Cities, Texts and Social Networks, 400–1500
Experiences and Perceptions of Medieval Urban Space
Edited by Caroline Goodson, Birkbeck College, UK; Anne E. Lester, CU assistant professor of history; and Carol Symes, University of Illinois, Urbana-Champaign
“Cities, Texts and Social Networks” examines the experiences of urban life from late antiquity through the close of the 15th century, in regions ranging from late Imperial Rome to Muslim Syria, Iraq and al-Andalus, England, the territories of medieval Francia, Flanders, the Low Countries, Italy and Germany.
Together, the volume’s contributors move beyond attempts to define “the city” in purely legal, economic or religious terms. Instead, they focus on modes of organization, representation and identity formation that shaped the ways urban spaces were called into being, used and perceived.
Their interdisciplinary analyses place narrative and archival sources in communication with topography, the built environment and evidence of sensory stimuli in order to capture sights, sounds, physical proximities and power structures. Paying close attention to the delineation of public and private spaces, and secular and sacred precincts, each chapter explores the workings of power and urban discourse and their effects on the making of meaning.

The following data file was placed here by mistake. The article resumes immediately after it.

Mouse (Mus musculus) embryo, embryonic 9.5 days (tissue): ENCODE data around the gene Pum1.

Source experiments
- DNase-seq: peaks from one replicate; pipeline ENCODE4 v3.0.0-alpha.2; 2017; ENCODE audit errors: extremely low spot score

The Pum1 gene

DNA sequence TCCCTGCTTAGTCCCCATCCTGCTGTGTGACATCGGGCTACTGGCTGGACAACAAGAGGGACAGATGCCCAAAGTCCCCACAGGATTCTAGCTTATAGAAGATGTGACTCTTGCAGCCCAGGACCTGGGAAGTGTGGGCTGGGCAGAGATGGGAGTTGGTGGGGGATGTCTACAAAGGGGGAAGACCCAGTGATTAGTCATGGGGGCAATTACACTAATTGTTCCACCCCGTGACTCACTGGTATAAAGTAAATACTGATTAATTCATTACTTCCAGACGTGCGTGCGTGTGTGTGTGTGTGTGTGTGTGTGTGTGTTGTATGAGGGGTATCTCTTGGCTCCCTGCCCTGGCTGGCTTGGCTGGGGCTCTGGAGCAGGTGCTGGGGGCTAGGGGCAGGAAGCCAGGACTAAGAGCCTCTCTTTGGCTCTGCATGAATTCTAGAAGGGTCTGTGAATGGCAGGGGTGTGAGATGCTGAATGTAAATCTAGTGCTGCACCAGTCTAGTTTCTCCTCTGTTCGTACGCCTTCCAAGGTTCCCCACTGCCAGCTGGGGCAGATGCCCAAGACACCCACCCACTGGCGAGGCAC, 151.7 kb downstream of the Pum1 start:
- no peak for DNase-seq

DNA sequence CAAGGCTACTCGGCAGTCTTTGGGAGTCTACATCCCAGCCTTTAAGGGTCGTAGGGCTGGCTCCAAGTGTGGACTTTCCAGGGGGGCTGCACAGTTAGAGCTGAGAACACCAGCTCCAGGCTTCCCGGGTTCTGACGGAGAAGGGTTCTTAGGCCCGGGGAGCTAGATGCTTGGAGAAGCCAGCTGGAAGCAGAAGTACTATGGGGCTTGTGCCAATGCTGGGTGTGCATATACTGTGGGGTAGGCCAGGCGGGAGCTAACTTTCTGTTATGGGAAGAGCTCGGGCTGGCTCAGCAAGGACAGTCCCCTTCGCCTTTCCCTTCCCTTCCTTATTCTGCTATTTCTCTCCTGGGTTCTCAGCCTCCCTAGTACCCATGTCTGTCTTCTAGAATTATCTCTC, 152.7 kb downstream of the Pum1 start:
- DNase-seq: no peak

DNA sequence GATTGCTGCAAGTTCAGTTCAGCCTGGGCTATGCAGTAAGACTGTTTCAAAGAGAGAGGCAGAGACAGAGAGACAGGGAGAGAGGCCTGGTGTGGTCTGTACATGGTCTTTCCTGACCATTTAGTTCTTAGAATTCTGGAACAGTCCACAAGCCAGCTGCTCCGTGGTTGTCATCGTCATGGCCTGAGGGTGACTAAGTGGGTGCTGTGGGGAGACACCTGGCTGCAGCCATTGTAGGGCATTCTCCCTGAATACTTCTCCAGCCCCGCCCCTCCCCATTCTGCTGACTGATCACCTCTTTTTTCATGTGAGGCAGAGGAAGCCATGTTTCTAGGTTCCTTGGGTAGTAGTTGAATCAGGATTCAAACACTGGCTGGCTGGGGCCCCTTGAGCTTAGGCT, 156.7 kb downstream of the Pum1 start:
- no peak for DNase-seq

The volume as a whole engages theoretical discussions of urban space—its production, consumption, memory and meaning—which too frequently misrepresent the evidence of the Middle Ages. It argues that the construction and use of medieval urban spaces could foster the emergence of medieval “public spheres” that were fundamental components and by-products of pre-modern urban life.
The resulting collection contributes to longstanding debates among historians while tackling fundamental questions regarding medieval society and the ways it is understood today. Many of these questions will resonate with scholars of postcolonial or “non-Western” cultures whose sources and cities have been similarly marginalized in discussions of urban space and experience.
And because these essays reflect a considerable geographical, temporal and methodological scope, they model approaches to the study of urban history that will interest a wide range of readers.
“I can think of no better testament to the power of nodes and networks than this fine collection of essays.”
—The Medieval Review